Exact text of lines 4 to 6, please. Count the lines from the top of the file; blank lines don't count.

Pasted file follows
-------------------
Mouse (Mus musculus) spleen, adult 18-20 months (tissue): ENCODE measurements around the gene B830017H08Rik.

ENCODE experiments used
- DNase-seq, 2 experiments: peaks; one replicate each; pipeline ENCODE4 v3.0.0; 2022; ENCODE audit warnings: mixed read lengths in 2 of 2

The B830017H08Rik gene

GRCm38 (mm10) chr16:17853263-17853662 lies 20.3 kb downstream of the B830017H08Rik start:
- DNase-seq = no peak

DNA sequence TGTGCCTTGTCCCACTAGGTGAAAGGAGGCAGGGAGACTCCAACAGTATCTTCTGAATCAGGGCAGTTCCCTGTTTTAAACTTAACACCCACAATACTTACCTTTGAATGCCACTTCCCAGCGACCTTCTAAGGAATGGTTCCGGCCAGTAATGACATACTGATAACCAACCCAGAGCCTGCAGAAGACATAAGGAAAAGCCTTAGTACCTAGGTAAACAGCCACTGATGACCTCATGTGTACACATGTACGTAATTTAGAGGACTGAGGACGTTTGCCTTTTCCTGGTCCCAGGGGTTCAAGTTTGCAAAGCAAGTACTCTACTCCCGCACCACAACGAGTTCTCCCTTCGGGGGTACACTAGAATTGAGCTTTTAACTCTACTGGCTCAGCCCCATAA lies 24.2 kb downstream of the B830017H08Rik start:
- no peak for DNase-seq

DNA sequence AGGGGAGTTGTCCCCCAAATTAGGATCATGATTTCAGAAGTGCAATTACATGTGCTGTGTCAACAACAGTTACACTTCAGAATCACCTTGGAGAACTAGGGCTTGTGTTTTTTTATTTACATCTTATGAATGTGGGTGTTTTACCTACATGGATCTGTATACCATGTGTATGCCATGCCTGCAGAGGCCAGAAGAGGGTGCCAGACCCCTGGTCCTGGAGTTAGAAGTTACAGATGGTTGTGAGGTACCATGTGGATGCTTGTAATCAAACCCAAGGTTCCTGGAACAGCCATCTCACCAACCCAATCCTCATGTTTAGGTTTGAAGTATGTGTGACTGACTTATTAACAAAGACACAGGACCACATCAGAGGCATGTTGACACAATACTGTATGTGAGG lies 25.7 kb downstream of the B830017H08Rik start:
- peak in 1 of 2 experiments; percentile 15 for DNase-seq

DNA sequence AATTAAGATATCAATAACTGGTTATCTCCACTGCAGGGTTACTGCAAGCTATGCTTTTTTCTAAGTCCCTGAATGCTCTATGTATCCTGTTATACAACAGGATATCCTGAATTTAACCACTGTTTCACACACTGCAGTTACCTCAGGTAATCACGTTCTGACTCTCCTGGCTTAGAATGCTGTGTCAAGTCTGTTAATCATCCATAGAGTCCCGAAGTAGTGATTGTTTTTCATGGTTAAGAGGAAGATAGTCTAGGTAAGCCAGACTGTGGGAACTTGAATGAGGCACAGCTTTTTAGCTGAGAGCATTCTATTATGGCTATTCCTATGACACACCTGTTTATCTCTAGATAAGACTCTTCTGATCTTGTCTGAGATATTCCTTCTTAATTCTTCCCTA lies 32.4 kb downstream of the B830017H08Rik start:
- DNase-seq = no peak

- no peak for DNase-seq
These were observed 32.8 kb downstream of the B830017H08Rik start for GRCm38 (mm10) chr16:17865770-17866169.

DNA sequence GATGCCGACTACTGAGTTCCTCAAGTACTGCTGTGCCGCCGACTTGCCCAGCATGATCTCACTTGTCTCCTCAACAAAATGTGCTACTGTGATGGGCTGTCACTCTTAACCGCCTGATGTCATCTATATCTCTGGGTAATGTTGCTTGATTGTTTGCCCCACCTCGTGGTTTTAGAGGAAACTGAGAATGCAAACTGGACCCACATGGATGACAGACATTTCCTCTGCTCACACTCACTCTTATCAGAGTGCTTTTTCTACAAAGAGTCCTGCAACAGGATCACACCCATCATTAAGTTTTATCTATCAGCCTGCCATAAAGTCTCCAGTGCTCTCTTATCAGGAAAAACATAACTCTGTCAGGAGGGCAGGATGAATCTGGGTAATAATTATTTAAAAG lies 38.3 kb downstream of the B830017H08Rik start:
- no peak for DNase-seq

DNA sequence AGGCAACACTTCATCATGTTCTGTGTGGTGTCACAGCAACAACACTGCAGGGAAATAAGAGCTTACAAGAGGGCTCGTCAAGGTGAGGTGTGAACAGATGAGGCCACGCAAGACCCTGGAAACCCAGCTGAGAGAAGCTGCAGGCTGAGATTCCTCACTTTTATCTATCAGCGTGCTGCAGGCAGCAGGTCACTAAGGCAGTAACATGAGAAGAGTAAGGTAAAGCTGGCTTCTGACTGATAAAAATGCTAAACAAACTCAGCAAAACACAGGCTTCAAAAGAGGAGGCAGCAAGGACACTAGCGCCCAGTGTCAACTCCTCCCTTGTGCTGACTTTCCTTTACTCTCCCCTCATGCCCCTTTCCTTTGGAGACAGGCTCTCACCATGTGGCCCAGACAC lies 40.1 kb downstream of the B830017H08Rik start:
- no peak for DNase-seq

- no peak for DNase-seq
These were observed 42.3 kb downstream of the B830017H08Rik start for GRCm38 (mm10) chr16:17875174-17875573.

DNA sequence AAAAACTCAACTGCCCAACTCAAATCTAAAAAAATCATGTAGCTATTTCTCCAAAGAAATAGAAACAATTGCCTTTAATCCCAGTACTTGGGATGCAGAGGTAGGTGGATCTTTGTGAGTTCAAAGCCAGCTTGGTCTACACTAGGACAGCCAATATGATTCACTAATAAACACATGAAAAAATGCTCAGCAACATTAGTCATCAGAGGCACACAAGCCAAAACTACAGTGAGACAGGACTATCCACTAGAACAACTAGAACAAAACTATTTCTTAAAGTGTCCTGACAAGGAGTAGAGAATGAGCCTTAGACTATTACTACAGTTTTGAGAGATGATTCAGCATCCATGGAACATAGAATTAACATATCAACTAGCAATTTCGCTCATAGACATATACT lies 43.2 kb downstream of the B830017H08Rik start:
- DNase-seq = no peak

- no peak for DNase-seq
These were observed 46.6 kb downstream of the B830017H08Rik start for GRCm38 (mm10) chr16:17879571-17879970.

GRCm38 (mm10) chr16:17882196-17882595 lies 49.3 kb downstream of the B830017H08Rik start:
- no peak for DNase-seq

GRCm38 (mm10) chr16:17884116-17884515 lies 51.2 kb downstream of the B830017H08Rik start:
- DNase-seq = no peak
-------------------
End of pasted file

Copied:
The B830017H08Rik gene

GRCm38 (mm10) chr16:17853263-17853662 lies 20.3 kb downstream of the B830017H08Rik start:
- DNase-seq = no peak